CSU economists surveying farmers and ranchers to determine drought effects
Agricultural economists at Colorado State University are surveying farmers and ranchers to better understand the impact of the 2012 drought on Colorado agriculture--and to design effective management tools for dry times ahead.
"The question we ultimately want to address is, 'How do we improve the resiliency of agriculture and rural communities in Colorado?' because we expect more drought," said James Pritchett, associate professor in the CSU Department of Agricultural and Resource Economics, who is leading the survey project. "It's time to make these systems more resilient, so they can adapt to changes ahead."
Colorado producers may complete the online questionnaire by visiting http://tinyurl.com/CSU-drought.
The CSU survey project, called "Telling the Story-Drought in Colorado," is funded with $35,000 from the Colorado Water Conservation Board and the Colorado Department of Agriculture.
Pritchett urges farmers and ranchers to complete the questionnaire as soon as possible so economists may begin compiling data shortly after the first of the year.
Economists are particularly interested in responses from an estimated 6,000 Colorado farms and ranches with annual income surpassing $100,000. These producers are at the core of the state's agricultural industry--a leading industry that contributes some $40 billion each year to the Colorado economy, according to the Colorado Department of Agriculture.
"We really want to take the temperature of what this drought has meant to farmers, ranchers and rural communities," said Pritchett, who is a CSU Extension specialist in farm and ranch management. "That helps us design assistance going into the future."
Among other issues, the survey asks producers about the likelihood that drought could force them out of farming and ranching. It also asks about tools and strategies producers need to improve management effectiveness in the face of drought.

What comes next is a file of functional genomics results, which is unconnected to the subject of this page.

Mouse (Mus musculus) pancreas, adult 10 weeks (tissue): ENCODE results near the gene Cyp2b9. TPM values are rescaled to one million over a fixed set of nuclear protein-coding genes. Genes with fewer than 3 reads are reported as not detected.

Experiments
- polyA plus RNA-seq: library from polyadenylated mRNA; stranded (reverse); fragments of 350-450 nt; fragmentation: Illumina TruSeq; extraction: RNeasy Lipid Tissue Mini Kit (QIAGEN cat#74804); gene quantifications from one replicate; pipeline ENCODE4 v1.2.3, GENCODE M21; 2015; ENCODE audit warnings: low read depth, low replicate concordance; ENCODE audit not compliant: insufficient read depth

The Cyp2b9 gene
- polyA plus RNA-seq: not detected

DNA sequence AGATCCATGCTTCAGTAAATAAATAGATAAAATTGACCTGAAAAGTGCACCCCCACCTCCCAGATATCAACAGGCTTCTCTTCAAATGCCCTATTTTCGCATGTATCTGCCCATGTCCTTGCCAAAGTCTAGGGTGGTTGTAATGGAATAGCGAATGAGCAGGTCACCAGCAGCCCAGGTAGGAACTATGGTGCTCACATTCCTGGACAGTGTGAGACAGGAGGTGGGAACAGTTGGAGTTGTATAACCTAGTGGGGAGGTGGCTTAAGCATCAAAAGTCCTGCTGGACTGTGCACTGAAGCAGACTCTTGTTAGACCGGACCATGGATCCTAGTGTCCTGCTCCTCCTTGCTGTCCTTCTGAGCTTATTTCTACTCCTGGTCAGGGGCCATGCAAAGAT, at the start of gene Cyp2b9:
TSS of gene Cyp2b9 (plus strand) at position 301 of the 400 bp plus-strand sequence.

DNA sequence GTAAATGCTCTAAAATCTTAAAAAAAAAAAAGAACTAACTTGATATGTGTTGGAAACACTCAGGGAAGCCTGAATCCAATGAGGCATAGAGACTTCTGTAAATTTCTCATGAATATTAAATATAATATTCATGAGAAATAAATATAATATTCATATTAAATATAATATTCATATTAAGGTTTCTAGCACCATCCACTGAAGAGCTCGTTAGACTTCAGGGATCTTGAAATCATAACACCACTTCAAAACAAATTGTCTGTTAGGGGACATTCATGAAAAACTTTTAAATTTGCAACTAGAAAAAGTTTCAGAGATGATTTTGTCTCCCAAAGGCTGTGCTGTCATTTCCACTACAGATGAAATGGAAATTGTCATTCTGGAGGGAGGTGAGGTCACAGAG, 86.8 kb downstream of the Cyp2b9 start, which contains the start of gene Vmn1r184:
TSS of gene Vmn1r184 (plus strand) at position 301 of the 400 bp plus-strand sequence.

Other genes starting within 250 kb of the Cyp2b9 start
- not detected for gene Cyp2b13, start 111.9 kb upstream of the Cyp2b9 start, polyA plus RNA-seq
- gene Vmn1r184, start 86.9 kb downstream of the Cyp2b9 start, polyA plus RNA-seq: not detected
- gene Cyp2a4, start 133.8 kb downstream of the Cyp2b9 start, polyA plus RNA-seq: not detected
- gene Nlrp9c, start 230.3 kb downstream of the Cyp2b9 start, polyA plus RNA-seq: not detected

The survey project is under way against the backdrop of drought that has intensely affected many regional farmers and ranchers. The U.S. Drought Monitor, which provides weekly updates, reports that all of Colorado is suffering from drought conditions, ranging from moderate to exceptional.
This was the case during much of the 2012 growing season, with the most severe known impacts on agricultural sectors that produce dryland crops, such as wheat, or that rely on forage, Pritchett said. The latter group includes cow-calf operations and sheep operations.
Data show the look ahead could be equally grim: Very little snow has accumulated in much of western Colorado, the state's chief water source; meantime, temperatures have been above average, leading to melting of even low amounts of snowfall.
"There are large deficits in precipitation and snowpack," the Colorado Climate Center, based at CSU, reported in its Colorado Drought Status Briefing this week. The briefing noted, however, that it is still early in the snow season.
A secondary effect of drought is on the economic vibrancy of rural communities, where farmers and ranchers live and conduct business, and this makes effective management strategies even more important, Pritchett noted. "The ripple effects can last for years," he said.
People with questions or comments about the survey may contact Pritchett at 970-491-5496 or James.Pritchett@ColoState.edu.